6. In a study of 499 mothers of offspring with neural tube defects, 337 mothers of offspring with other major birth defects, and 534 mothers of offspring without birth defects, conducted by California Department of Health Services, posted in PubMed, researchers concluded that our data suggest that offspring of obese women (but not underweight women) are at an increased risk of neural tube defects and several other malformations.
E. Treatment of Obesity and Neural Tube Birth Defects
1. According to the study of "Risks and management of obesity in pregnancy: current controversies" by Wax JR., posted in PubMed, researchers found that Limiting maternal weight gain in obese women to less than 15 lb may favorably attenuate perinatal risk (macrosomia, cesarean delivery, preeclampsia) but increase risk for small-for-gestational-age newborns. Obese women are at significantly increased risk for offspring to develop open neural tube defects and congenital heart disease as well as other anomalies and concluded that obesity and its surgical treatment are associated with lifelong health implications for the mother as well as her offspring. An appreciation of these obesity-related reproductive issues is critical for optimal care of this growing segment of the female population.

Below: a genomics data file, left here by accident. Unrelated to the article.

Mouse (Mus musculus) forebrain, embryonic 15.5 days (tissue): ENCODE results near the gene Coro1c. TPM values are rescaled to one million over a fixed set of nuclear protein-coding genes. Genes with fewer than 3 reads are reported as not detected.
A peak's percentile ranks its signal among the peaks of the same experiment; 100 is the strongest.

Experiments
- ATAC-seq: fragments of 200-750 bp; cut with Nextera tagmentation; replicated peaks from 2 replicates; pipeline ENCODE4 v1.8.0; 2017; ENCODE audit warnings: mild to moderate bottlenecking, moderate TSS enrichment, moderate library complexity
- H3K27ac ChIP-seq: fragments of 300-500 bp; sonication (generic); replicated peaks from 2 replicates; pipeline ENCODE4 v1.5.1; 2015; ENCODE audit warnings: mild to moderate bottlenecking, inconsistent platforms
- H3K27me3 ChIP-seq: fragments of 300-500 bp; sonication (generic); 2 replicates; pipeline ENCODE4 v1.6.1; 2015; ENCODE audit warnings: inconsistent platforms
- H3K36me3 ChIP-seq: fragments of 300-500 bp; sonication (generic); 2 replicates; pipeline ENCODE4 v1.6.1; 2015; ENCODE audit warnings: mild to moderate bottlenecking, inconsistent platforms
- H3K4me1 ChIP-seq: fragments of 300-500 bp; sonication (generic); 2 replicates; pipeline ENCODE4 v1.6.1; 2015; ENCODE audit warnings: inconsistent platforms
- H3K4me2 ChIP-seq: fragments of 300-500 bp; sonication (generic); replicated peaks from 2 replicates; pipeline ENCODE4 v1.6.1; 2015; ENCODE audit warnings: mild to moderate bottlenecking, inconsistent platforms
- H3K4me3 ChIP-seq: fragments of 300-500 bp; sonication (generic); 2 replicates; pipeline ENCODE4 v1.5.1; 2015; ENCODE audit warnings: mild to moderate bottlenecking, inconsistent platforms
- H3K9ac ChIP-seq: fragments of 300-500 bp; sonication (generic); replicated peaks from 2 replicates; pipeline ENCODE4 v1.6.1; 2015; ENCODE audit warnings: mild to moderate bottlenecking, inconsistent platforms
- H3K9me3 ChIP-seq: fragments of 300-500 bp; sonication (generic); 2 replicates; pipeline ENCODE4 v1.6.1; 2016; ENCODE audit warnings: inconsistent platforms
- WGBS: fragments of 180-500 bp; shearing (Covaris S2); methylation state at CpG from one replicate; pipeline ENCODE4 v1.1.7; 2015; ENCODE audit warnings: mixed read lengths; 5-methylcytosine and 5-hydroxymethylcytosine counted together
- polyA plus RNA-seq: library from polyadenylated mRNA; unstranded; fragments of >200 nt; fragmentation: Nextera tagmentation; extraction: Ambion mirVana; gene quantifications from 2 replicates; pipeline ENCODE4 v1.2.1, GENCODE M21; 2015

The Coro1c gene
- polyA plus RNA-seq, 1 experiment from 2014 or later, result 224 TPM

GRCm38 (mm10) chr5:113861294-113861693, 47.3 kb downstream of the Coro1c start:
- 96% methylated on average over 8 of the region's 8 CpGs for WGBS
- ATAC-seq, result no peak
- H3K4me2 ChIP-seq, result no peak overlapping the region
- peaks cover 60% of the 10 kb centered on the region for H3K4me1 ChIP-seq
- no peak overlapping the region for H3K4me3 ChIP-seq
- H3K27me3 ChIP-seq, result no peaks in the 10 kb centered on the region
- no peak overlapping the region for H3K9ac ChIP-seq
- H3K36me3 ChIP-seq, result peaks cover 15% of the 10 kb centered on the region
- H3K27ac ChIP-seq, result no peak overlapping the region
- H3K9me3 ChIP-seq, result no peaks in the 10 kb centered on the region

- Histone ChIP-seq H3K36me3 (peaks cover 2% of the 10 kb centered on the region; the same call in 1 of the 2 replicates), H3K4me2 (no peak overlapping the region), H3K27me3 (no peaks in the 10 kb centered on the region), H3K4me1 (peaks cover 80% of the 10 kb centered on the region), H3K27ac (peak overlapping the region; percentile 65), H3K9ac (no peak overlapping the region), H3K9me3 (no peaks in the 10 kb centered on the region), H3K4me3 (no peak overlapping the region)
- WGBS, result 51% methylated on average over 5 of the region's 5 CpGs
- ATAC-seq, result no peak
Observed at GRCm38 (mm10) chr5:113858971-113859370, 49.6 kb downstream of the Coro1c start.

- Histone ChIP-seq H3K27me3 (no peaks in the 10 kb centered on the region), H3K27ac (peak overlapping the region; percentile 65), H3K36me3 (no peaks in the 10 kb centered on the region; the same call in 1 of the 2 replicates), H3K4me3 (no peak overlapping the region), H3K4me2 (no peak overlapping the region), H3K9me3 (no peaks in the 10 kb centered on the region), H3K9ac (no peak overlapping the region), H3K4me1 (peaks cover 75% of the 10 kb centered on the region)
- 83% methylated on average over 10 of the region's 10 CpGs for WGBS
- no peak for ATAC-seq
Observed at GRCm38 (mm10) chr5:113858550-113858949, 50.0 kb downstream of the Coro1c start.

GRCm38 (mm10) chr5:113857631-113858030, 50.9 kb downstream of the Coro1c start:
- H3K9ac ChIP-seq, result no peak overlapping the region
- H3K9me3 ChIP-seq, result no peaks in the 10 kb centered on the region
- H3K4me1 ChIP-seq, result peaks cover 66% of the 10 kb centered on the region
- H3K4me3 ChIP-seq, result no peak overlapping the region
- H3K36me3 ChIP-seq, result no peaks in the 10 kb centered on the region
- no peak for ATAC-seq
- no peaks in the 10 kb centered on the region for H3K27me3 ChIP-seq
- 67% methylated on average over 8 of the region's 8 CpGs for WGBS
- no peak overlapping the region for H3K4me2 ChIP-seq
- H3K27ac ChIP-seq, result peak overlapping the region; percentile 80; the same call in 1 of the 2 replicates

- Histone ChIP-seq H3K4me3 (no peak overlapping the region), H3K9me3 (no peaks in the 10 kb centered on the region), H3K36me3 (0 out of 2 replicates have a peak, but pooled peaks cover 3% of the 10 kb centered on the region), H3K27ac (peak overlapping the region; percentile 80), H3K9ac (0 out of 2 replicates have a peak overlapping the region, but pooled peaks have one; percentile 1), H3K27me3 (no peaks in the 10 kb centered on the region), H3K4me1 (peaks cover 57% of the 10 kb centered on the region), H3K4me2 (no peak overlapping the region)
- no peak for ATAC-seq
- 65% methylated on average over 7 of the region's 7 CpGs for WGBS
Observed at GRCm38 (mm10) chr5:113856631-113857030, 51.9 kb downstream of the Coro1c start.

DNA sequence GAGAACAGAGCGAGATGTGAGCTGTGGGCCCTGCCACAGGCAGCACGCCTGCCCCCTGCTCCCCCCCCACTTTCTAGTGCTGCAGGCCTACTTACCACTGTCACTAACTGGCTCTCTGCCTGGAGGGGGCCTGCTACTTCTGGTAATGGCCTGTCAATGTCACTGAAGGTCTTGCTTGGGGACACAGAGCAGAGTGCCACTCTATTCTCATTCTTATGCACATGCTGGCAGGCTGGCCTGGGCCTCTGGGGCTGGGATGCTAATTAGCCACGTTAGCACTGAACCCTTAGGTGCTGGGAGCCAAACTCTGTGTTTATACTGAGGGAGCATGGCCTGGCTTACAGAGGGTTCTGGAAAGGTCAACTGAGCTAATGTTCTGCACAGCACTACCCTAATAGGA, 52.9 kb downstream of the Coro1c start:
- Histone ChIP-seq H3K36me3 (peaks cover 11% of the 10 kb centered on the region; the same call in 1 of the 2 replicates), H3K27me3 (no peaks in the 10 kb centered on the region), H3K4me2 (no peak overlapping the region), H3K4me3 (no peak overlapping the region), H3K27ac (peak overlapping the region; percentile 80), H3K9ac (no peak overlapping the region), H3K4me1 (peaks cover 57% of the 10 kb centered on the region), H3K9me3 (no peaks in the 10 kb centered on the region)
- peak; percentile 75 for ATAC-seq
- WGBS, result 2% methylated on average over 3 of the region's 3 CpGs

2. In a study of "Maternal obesity and risk of neural tube defects" by Koren G., posted in PubMed, researchers found that Experience with olanzapine is relatively slight, but available prospective data do not show increased teratogenic risk. Adiposity, on the other hand, is associated with increased risk of neural tube defects. Only some of this risk can be reduced by folate supplementation.